Training Tools

How Should a Youth Pastor Schedule Their Week?

You’re sitting somewhat paralyzed in your office chair. The dazed and confused look on your face comes from seeing 56 new emails in your inbox, the phone’s little red light blinking in your peripheral vision signaling voice mails, and the weekly calendar that reminds you of the two Bible studies and one talk due this week.

Where do you start?

You’re not alone.

Lots of youth pastors ask the question, “So, what should my work week look like?” Too many youth pastors, who are burdened by the incredibly difficult task of guiding teenagers in a world-run-amuck, carry a bum rap because of how they choose to spend their time. It’s a great question to ask yourself, because it proves that you are focused on being as effective and efficient as possible.

However, it’s also a difficult question to answer. Every youth ministry requires a different type and level of care. Plus, no two church leadership boards expect the same from their youth pastor. And finally, no two youth pastors are the same. So, if you’re expecting to find a filled out, color-coded, work calendar ripped from Doug Fields’ Daytimer in this article, you’re gonna be disappointed. I will offer you the major components of a productive youth ministry and encourage you to implement them as you see fit.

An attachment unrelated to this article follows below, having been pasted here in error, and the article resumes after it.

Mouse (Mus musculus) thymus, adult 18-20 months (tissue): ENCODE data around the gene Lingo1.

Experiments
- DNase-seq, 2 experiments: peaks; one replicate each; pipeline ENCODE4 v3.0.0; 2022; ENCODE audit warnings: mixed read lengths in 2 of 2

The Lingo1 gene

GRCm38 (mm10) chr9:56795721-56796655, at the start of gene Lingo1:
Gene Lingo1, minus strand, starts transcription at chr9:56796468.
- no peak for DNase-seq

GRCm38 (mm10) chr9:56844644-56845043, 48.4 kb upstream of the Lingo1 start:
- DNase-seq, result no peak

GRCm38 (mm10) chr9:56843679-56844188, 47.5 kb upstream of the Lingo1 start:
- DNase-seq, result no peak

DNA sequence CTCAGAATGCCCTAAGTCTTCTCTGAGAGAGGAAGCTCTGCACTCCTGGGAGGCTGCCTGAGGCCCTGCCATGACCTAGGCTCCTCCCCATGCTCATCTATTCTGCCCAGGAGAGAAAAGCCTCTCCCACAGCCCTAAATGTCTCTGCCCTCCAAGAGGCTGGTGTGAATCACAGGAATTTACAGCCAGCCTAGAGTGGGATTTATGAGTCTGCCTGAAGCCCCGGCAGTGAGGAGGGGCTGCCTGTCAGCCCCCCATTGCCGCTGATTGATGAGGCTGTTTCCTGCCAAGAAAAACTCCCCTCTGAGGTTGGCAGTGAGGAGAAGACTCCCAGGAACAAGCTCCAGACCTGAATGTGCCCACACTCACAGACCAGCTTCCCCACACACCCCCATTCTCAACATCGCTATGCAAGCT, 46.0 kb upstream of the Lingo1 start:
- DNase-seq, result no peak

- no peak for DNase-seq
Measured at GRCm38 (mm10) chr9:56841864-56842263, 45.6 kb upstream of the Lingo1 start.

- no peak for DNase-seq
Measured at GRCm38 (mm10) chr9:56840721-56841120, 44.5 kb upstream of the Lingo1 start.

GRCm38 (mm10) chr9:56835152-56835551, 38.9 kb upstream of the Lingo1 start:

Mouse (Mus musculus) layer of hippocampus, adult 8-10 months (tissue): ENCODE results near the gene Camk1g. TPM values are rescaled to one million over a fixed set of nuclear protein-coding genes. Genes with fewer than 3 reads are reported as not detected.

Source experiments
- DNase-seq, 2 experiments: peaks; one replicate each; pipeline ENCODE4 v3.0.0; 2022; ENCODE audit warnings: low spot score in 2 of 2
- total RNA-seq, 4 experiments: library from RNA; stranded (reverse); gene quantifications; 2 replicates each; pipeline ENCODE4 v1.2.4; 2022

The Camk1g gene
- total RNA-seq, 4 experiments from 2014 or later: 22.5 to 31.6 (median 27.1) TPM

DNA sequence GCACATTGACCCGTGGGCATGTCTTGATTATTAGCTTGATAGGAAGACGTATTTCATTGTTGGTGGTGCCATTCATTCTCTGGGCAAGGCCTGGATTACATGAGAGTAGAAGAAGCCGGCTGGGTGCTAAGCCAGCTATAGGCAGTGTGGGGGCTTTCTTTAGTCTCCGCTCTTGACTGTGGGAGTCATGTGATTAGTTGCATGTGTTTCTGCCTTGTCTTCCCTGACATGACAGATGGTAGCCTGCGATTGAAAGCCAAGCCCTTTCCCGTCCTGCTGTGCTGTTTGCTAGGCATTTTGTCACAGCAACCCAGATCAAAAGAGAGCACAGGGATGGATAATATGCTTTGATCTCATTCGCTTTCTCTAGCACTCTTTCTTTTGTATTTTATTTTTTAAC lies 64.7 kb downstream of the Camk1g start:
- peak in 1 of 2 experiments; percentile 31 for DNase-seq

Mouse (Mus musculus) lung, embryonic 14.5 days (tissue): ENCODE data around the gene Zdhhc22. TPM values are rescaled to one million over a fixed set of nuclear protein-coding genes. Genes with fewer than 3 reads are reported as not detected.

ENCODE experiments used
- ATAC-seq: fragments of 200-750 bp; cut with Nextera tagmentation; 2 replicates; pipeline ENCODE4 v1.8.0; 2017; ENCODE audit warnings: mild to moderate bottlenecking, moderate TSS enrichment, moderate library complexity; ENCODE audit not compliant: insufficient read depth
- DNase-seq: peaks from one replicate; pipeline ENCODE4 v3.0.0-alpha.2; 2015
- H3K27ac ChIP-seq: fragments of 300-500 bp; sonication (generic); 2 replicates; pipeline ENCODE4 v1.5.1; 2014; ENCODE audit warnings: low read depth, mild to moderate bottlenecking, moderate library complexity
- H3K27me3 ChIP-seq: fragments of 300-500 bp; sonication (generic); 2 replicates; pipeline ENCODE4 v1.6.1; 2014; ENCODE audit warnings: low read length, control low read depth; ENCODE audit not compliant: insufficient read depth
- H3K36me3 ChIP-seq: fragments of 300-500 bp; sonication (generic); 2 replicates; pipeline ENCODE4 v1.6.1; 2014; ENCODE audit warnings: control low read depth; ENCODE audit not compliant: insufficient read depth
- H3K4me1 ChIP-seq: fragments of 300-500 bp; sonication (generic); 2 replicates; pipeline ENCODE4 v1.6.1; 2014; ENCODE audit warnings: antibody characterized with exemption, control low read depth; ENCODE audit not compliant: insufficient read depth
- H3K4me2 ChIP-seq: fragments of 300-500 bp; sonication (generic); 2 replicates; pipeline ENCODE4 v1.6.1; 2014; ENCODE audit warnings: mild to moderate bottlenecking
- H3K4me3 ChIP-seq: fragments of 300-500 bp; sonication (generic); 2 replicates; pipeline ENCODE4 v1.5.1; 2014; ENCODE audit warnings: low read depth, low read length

Almost 99% of all youth ministry falls into one of three categories:

  • personal development
  • preparation for and leadership of programs
  • mentoring/relational ministry

Personal development is the “behind the scenes” refining of self that continually prepares you for youth ministry leadership. (Daily Bible study, prayer, conferences, training, etc.) Preparation for and leadership of programs entails not only the “upfront” parts of the job that everyone around you sees and experiences, but also the meetings, communication, and training that makes them possible. (Staff meetings, study time, event/program attendance, etc.) Mentoring/relational ministry centers on the “one-on-one” aspects of ministry where you try to make a significant impact on those closest to you. (Counseling sessions, going to students’ games/plays/recitals, mentoring, etc.) Let’s take a look at each of these three breakdowns, and their components, to get a picture of what our work weeks should look like.

Personal Bible Study and Prayer. Nothing is more important to the soul of a youth pastor than daily time spent with the One who called him/her into ministry. I call this “be” time. The day will offer lots of “do” moments, but this is a time for me to just “be” a child of the King, a hurting follower, a joyful servant, etc. There is no magic involved; it’s just a relationship between you and Him. Make sure this moment gets your best. This is your most significant relationship; treat it accordingly!

Personal Mentoring. Every professional that is growing is listening to someone else. Find the person that can pour a little of themselves into you. This does not need to happen weekly, but certainly monthly. This could look like a 2 hour lunch once per month. Get together in a place with zero distractions, come prepared for this time, and glean all you can from someone that is a little further down life’s track than you.